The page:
This is a formal agreement with creditors to repay debt over time. This maybe at a discount, or sometimes written off, depending on the agreement of all the secured and preferential creditors plus at least 75% of unsecured creditors.

One of the attractions of a CVA is that the company remains as a going concern.



We can see a good business with contracts and employees to preserve, but too much debt and creditor pressure is making life difficult, if not impossible. Here the IP files for a period of moratorium to relieve creditor pressure whilst the business and assets are marketed for sale, once an independent valuation of the business and assets is made.

The best bits are sold to a new limited company and the creditors are left behind with the old company, where the creditors seek to share any cash realisations after costs. Under this process employees will often transfer with the business under TUPE regulations, and so administration can be the preferred route for employees.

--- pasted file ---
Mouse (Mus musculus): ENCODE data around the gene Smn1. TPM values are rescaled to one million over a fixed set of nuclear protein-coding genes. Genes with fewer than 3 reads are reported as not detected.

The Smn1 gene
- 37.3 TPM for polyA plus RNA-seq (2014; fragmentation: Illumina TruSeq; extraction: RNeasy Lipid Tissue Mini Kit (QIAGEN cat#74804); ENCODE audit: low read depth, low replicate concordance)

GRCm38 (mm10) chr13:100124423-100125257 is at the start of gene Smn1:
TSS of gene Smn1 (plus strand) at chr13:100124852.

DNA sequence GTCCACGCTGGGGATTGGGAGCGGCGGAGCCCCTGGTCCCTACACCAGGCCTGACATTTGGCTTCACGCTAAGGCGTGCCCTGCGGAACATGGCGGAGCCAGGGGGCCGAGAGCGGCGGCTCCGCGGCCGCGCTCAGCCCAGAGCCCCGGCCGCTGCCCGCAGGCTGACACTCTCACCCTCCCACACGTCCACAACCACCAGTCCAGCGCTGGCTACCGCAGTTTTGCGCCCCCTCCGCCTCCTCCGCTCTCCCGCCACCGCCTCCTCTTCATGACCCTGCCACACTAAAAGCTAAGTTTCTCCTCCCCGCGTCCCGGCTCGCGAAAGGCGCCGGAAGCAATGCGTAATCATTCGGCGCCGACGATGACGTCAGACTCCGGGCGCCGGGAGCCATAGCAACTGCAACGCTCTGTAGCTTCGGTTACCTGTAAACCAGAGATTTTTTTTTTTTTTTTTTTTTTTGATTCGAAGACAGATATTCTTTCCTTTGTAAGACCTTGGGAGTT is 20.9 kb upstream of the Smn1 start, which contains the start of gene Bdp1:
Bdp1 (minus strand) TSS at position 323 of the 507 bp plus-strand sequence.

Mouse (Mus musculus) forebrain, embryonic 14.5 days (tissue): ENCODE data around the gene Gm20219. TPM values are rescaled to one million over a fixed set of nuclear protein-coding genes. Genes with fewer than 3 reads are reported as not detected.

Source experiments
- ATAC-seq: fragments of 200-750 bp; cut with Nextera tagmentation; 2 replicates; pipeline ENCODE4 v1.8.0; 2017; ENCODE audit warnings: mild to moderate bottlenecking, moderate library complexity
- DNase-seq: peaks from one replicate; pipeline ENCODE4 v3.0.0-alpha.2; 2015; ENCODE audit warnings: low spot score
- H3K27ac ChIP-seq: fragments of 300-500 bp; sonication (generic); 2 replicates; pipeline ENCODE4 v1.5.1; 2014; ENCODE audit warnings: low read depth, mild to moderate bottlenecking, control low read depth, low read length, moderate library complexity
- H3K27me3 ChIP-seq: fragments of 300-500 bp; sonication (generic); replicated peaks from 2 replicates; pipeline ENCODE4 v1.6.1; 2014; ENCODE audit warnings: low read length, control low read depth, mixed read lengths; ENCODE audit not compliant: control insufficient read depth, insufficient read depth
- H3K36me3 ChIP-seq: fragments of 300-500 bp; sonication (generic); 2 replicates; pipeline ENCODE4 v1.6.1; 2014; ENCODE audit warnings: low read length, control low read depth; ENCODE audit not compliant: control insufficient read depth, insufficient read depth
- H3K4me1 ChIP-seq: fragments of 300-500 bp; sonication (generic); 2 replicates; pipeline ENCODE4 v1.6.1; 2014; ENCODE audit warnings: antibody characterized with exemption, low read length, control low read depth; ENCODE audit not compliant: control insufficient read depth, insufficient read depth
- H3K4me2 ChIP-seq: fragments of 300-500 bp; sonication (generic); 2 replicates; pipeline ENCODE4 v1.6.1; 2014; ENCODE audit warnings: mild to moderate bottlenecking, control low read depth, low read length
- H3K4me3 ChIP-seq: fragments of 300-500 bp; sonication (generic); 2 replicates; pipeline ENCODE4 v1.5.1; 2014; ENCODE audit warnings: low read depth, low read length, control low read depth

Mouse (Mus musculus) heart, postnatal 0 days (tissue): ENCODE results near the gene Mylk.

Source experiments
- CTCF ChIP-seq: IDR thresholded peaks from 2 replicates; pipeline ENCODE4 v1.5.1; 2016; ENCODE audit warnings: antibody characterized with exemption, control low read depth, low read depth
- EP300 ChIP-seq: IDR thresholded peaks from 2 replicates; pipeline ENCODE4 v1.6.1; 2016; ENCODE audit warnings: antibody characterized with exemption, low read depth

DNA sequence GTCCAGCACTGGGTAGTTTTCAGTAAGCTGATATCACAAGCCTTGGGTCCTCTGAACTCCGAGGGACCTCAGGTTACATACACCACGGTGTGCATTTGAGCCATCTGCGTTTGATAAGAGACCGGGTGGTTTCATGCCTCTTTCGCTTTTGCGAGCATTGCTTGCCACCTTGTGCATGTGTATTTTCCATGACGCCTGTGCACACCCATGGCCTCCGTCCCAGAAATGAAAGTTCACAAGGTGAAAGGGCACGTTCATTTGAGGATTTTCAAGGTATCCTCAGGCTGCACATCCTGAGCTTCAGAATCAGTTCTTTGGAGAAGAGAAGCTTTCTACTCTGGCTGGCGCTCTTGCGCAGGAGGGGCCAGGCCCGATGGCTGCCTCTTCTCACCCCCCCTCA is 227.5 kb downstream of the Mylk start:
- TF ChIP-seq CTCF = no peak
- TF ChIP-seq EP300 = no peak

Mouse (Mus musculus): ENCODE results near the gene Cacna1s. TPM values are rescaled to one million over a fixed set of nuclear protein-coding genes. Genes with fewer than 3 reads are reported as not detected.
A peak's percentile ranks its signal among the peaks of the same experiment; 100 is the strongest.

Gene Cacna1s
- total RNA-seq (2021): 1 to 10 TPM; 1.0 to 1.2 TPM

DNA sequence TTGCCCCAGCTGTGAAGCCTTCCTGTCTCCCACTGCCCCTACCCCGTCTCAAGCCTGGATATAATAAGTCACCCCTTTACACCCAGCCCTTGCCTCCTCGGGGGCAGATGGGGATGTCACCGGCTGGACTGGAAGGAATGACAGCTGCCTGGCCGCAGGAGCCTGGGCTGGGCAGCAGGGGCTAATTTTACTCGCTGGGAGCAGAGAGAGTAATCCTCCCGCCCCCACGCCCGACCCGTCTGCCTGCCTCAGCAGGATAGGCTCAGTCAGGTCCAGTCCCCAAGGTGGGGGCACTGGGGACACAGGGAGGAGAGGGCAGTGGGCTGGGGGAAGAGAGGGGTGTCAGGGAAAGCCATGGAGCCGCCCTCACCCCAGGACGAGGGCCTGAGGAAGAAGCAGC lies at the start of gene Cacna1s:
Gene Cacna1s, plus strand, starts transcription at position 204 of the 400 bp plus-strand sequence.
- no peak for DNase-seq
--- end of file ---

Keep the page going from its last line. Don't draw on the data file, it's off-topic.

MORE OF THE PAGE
The business is sold to the highest bidder, which may be a competitor, but can also be the old directors, known as a connected party, subject to high level of scrutiny and reporting requirements.


Creditors’ Voluntary Liquidation (CVL)

CVL is where directors voluntarily decide to close their business down because it has become insolvent and therefore cannot legally continue trading. Often as  result of a terminal insolvency event, such as the loss of a major contract or client.

The business ceases to trade as it is no longer viable, and the company has effectively come to the end of its economic life. Liquidation results in the formal winding up of the company and the redundancies of all staff who can claim against the government Redundancy Payments Services. There is no salvaging of the business, and any assets are sold at auction.

The directors can purchase the assets at fair value and can set up again post liquidation, but will be automatically prohibited from using a name similar to that of the previous company that is in liquidation. Again, an independent valuation of the assets is key to this strategy.


Compulsory Liquidation

The process that is out of the hands of the company is when the company is wound up by the Court, resulting in investigations by the Insolvency Service.


What does life look like for the directors involved following insolvency?